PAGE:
Over the span of two years, Arsham took steps to reveal the vehicle’s age and wear, leaning into the car’s production history, inspired by Arsham’s reverence towards Japanese culture and its many specialized craftspeople. The acceptance of ‘imperfection’ and finding peace in the natural processes of time come through in both the stripped-down raw metal exterior and the indigo-dyed interior of the 356 Bonsai.
For the exterior of the 356, Arsham has stripped all of the paint from the car, removing the original finish and years of restorations, revealing all of the welds, pit marks, and natural wear over the course of time. Now, only a layer of linseed oil protects the raw metal from the elements, in accordance with original Japanese manufacturing processes. On the rear engine grille of the vehicle, Arsham has added a patinated bronze relief in the shape of a Bonsai tree. However, the patinated exterior does not stop at the body, as the artist also found all-original well-worn components for the rest of the exterior - from the headlight covers to the vintage license plate.
Though the exterior of the car may appear worn, the 356 Bonsai is fully drivable, with all components related to function, including the original numbered engine, having been restored to off-the-factory-floor level. For the technical works, Arsham collaborated with Willhoit Auto Restoration and the Bridgehampton Motoring Club.
“The 356 sits in such an interesting position within the Porsche catalog as the starting point for the heritage brand,” says Arsham. “The nearly 70-year-old vehicle contains the roots of the modern Porsche brand that we know and love in the purest form.”
Textiles rich in tradition and old processing techniques
Arsham ruminates, “Throughout my career, I have looked to Japan as a source of inspiration for their love and dedication to craft. These sensibilities were the base for the Bonsai 356. We produced all textiles in Japan using traditional craftsmen.”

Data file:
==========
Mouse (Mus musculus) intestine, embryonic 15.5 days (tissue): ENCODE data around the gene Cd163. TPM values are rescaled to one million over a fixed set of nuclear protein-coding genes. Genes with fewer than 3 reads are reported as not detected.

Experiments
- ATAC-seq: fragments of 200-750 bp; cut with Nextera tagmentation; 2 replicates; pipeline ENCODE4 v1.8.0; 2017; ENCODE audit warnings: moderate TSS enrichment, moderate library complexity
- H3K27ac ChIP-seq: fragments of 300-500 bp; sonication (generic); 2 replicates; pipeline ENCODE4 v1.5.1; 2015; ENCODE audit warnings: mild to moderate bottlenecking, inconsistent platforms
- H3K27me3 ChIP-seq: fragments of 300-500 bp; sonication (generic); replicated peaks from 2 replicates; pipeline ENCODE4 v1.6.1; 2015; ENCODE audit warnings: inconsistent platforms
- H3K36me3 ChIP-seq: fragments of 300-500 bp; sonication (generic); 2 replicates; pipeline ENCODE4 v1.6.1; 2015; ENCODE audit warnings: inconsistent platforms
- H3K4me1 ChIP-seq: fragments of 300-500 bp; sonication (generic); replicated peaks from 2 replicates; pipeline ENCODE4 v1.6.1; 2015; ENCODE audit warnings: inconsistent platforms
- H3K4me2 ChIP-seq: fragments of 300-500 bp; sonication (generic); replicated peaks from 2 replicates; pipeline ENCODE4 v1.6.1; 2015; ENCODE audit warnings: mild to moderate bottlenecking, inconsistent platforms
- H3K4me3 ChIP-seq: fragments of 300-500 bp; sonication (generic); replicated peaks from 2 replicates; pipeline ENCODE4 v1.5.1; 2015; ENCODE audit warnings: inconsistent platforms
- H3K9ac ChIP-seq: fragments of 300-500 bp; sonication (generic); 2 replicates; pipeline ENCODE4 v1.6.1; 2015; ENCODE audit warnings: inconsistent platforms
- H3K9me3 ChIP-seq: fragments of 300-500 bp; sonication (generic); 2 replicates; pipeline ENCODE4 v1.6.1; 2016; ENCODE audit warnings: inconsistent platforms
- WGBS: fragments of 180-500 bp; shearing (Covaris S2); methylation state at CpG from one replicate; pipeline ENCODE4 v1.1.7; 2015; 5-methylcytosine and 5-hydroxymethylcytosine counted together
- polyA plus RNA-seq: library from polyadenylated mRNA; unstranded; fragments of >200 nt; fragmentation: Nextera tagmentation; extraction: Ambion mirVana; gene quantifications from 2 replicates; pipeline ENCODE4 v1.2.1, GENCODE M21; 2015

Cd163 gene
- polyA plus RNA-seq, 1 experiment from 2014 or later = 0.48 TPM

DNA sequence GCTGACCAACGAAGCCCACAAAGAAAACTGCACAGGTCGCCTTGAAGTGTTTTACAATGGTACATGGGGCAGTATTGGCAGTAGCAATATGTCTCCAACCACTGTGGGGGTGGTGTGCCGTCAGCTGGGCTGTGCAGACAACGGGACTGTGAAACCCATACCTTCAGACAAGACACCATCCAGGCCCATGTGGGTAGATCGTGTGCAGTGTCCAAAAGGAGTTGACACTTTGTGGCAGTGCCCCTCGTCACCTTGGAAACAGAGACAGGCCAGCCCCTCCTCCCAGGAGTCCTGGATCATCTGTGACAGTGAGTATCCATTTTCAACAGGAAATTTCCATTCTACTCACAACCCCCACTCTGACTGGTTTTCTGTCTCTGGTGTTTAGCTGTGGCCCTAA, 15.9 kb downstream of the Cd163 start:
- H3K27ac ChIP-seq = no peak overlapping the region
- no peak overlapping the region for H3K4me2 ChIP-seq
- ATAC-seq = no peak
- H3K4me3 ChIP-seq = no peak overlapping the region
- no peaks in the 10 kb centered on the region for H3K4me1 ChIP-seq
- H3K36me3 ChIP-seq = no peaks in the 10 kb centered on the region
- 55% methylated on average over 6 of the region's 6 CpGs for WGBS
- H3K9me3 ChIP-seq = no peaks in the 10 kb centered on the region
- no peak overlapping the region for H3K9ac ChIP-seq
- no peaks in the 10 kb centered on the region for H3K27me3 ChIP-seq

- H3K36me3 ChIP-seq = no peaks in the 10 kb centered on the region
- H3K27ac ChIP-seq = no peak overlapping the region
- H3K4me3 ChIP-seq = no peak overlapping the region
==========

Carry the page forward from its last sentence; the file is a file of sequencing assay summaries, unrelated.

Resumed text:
For the interior of the vehicle, the artist worked alongside Japanese fashion designers Motofumi ‘Poggy’ Kogi and Yutaka Fujihara to outfit the complete interior with traditional Japanese fabrics from boro patchwork to Japanese selvedge denim. For the driver and passenger seat, along with the boot cover, these are made of indigo-dyed boro patchwork textiles. Originally, this Japanese mending technique was used to extend the quality and durability of garments, embracing the natural wear and tear of local workwear. Alongside the boro, Arsham added more indigo-dyed cotton fabric punctuated with sashiko-stitched lines on the door trim and edge of the seats. As the final fabric, Arsham and team produced a Japanese denim to upholster the roof, covering the car’s interior. These three fabrics come together to enhance the Wabi Sabi influence on the car as a whole - selectively choosing materials that are intended to progress with use and age.
In the trunk, a Japanese tatami mat sits under the spare wheel in the luggage compartment. Made of rice straw, these mats are a classic element of Japanese architecture, and are usually fitted as a floor covering in living areas. The connection between the car interior and home architecture is a detail that nods to the artist’s admiration of omotenashi, like wabi-sabi, better experienced than explained: warmth and the welcoming of guests into a household.
About Daniel Arsham
Daniel Arsham was born on 8 September 1980, in Cleveland, Ohio and raised in Miami, Florida. As an iconic artist of our time, Arsham breathes new life into the everyday, experimenting structurally to connect past, present and future in unexpected forms. His work is distinguished by subtle changes, in particular when he amalgamates objects in order to transform familiar structures. The 356 Bonsai is Arsham’s third project involving a car from the Zuffenhausen-based sports car manufacturer. Porsche Japan plans to exhibit the 356 Bonsai in Tokyo at the end of the year.